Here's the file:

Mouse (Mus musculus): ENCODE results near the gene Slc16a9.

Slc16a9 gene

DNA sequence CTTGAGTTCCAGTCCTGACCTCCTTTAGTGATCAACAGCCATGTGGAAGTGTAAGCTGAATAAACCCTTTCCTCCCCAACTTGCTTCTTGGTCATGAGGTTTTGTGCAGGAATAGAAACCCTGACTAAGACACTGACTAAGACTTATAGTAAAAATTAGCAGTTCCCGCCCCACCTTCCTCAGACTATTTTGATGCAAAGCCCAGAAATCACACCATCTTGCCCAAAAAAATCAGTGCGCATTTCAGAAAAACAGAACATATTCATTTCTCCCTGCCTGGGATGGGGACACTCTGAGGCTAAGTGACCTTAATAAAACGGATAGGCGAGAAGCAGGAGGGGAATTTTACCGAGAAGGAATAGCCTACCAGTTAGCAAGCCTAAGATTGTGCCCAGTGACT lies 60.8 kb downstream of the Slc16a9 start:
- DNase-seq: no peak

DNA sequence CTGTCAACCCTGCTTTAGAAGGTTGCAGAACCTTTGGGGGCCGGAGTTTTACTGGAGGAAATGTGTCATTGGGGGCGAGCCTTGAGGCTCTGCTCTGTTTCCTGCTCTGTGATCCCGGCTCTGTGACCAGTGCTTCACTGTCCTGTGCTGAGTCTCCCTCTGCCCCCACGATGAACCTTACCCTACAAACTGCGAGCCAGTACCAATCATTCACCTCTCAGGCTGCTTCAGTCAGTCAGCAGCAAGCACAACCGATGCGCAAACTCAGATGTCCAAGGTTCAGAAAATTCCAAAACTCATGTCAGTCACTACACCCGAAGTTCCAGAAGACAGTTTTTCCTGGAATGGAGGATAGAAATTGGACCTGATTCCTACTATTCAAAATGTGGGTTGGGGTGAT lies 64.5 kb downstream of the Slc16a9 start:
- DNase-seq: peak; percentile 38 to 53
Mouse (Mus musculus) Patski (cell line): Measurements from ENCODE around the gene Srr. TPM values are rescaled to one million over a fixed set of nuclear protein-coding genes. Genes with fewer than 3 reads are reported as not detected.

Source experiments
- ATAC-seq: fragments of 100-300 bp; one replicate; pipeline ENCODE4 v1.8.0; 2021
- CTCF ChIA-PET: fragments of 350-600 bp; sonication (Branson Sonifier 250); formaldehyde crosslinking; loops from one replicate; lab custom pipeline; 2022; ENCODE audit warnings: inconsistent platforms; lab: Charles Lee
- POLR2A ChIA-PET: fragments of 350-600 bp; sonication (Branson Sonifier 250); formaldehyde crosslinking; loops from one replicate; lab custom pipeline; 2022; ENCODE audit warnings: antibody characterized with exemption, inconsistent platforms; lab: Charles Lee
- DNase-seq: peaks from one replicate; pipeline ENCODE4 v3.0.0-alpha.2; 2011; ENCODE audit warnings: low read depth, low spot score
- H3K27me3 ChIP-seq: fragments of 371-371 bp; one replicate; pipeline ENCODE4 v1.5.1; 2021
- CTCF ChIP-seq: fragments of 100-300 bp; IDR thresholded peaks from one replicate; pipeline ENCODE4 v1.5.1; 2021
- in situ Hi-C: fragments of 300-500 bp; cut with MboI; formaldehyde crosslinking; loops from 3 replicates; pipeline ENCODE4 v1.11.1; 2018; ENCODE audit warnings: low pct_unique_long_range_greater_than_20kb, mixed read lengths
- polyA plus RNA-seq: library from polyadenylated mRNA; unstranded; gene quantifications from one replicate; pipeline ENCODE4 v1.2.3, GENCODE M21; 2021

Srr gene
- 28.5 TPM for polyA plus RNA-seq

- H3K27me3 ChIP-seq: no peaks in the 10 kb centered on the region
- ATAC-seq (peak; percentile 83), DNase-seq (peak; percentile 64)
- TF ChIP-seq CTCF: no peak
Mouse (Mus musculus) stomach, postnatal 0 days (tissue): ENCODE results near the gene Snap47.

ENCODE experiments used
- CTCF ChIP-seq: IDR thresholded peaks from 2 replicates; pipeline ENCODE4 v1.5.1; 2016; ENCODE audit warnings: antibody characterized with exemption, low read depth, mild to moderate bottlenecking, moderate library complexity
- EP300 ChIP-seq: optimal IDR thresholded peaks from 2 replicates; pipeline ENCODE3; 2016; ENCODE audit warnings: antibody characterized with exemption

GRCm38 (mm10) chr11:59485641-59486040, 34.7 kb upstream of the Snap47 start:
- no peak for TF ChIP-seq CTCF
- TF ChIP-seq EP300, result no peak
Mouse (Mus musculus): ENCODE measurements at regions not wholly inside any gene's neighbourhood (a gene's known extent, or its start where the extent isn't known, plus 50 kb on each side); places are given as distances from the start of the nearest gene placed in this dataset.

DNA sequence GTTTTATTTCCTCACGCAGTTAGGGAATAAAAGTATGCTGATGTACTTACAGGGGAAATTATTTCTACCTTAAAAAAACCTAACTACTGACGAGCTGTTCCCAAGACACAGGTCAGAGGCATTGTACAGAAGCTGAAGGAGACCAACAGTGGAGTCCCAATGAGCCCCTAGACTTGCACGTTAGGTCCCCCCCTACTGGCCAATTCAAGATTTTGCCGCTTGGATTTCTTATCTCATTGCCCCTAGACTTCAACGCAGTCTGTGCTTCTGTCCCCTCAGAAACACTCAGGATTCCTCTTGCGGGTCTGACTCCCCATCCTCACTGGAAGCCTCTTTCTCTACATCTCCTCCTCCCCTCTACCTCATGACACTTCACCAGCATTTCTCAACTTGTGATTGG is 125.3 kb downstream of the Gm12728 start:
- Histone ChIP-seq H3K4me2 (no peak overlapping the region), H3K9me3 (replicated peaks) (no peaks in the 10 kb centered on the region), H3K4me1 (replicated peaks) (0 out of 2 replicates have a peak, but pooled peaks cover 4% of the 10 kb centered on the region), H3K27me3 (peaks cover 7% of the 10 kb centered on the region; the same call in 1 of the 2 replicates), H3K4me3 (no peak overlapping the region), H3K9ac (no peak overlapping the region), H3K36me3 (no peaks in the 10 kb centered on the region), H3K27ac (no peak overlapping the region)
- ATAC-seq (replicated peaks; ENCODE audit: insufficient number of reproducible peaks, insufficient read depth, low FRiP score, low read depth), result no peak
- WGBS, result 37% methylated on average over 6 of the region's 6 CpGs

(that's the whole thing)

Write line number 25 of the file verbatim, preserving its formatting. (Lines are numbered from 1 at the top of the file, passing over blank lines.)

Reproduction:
- EP300 ChIP-seq: optimal IDR thresholded peaks from 2 replicates; pipeline ENCODE3; 2016; ENCODE audit warnings: antibody characterized with exemption